Religion is not looked upon by the government of China as an important aspect of life, meaning Christmas is not a recognised public holiday throughout the country. Despite the government's attitude most people in China do celebrate the holiday as a fun reason to give gifts and celebrate, although most Chinese people do not know the reasons the holiday is celebrated by Christians.
In China the Christian religion is only allowed to be practised in state approved churches under strict controls, according to the BBC. Despite the strict controls on religion in China, Christianity is thought to be one of the fastest growing religions in the country with the government claiming 25 million of the population are practising Christians; other groups place the real number of Christians in China at around 60 million. Despite the low overall number of Christians being low Christmas has become of the most fashionable holidays in China and is celebrated in a similar way to Christmas in the UK and US.
Christmas has become a popular holiday for Chinese people who were born after 1980s and is now one of the most important seasons for China's economy, according to the BBC. Large cities throughout China have their retail outlets decorated with Christmas trees and traditional western Christmas decorations; Father Christmas type figures can be found in shopping center's and in shops. Gifts are purchased by Christian and non Christian families, with many purchasing smaller gifts for children as the large gift giving festival of the Chinese New year follows soon after Christmas.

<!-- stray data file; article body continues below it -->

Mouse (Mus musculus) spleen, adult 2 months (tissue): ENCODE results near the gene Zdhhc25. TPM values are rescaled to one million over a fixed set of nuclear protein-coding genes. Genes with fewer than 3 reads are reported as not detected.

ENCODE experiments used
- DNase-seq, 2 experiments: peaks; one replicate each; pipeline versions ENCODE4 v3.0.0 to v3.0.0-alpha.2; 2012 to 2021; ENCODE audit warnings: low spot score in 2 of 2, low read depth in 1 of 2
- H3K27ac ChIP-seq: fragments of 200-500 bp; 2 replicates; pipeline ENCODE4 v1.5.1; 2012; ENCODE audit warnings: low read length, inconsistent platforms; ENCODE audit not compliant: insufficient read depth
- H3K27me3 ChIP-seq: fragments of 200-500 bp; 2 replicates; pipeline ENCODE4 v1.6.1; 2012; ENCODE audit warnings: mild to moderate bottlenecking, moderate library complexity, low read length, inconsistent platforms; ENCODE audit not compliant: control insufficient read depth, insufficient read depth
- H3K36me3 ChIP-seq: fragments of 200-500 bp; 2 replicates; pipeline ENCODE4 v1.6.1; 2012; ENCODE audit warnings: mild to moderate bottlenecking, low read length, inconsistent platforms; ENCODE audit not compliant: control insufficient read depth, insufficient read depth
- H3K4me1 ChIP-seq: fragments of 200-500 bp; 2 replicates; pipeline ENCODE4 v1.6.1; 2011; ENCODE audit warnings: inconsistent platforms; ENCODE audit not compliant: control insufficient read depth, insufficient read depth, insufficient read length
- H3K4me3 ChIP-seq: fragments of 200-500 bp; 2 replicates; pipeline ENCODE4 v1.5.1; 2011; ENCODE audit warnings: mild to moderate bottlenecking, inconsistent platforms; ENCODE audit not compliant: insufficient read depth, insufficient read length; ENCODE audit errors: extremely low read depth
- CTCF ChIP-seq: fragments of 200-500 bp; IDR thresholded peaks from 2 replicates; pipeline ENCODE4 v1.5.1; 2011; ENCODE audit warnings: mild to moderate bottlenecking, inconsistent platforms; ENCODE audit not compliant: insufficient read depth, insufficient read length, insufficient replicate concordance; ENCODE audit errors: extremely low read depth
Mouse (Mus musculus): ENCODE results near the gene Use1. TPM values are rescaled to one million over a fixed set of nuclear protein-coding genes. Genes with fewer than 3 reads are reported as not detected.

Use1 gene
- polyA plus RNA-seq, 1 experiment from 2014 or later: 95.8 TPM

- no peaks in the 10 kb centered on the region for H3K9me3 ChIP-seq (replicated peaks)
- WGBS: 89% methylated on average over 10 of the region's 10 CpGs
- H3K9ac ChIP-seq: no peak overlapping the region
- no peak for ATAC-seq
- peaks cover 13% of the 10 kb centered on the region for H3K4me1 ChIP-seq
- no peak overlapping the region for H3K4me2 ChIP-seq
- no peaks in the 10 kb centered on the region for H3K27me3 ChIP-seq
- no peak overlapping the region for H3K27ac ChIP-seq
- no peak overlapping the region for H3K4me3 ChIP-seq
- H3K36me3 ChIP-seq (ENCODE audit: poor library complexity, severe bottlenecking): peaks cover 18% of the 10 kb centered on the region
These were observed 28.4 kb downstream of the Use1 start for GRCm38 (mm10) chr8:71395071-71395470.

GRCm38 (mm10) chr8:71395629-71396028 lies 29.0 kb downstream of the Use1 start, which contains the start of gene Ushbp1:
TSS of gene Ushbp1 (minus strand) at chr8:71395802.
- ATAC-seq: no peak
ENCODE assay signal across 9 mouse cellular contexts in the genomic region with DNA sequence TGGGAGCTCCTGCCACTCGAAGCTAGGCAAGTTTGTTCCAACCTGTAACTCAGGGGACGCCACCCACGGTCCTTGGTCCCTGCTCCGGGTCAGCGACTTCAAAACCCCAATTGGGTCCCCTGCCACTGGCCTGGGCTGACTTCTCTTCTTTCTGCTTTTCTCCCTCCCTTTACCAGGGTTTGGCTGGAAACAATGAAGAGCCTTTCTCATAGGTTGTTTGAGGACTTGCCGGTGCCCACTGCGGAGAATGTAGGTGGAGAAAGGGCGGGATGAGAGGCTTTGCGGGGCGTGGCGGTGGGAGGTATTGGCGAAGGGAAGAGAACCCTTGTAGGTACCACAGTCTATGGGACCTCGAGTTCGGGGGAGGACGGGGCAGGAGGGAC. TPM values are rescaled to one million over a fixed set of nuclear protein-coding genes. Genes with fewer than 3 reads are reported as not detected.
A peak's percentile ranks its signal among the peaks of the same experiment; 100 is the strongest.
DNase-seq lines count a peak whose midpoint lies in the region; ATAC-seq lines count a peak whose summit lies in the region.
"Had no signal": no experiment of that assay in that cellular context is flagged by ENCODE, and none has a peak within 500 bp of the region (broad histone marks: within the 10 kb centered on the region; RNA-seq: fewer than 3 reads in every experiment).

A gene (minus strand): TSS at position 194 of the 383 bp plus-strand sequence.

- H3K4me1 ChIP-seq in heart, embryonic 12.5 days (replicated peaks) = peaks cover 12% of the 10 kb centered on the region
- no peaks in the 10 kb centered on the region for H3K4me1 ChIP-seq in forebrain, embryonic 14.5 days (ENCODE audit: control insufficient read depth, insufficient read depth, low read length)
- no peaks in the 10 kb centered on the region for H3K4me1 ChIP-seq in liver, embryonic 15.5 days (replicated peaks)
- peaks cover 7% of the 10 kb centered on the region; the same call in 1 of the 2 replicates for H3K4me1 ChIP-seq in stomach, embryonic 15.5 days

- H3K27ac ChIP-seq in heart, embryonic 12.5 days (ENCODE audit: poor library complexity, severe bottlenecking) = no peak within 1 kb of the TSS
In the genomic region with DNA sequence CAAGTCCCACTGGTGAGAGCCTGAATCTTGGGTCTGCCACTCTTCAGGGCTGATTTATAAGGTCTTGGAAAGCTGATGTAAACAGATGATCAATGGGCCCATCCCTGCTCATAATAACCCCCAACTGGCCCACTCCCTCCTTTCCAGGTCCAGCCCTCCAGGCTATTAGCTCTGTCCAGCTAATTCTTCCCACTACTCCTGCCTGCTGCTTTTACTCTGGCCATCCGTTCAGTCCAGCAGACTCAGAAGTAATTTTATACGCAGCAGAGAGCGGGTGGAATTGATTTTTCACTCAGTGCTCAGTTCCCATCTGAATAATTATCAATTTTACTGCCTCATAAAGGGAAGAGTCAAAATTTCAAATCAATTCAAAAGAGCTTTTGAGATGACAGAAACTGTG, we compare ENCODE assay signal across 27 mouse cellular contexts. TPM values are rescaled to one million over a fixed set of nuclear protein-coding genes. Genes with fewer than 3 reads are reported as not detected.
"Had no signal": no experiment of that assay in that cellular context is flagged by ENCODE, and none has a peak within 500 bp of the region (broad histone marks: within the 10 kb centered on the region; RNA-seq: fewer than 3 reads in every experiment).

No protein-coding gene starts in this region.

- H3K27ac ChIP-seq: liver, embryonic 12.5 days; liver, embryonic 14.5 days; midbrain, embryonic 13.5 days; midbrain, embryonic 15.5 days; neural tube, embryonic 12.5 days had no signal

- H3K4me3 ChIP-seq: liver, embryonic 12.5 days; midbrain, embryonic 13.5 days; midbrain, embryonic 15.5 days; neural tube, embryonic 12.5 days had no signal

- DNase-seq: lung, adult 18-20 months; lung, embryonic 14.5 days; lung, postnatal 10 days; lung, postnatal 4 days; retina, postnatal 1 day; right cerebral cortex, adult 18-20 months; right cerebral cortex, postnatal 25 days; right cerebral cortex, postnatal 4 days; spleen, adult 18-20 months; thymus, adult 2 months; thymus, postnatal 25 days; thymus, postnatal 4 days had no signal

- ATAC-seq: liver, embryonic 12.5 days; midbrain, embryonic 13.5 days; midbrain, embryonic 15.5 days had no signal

For Christian families in China traditional Christmas decorations are adapted to a Chinese style and include traditional local materials, according to Santa's Net. Houses are decorated with a Christmas tree known as a tree of light that is covered in traditional Chinese paper lanterns and flowers found in local regions. As in other countries Christian families are visited by a figure closely identified as Santa Claus or Father Christmas; in China the gift giver is known as Dun Che Lao Ren, or Christmas Old Man. As in western countries stockings are hung for gifts to be placed into on Christmas morning.
Many Chinese people follow traditional western Christmas celebrations with large parties often thrown on Christmas Eve. Alongside the exchanging of gifts many Chinese people entertain their extended families with expensive meals and large amounts of alcohol for adults. Christmas in China has also become a hotbed of festivals and shows highlighting traditional Chinese culture; these festivals and shows include acrobats and other circus style performers. In a bid to copy US and UK culture the majority of Chinese people wish each other Merry Christmas in the English language, according to the BBC.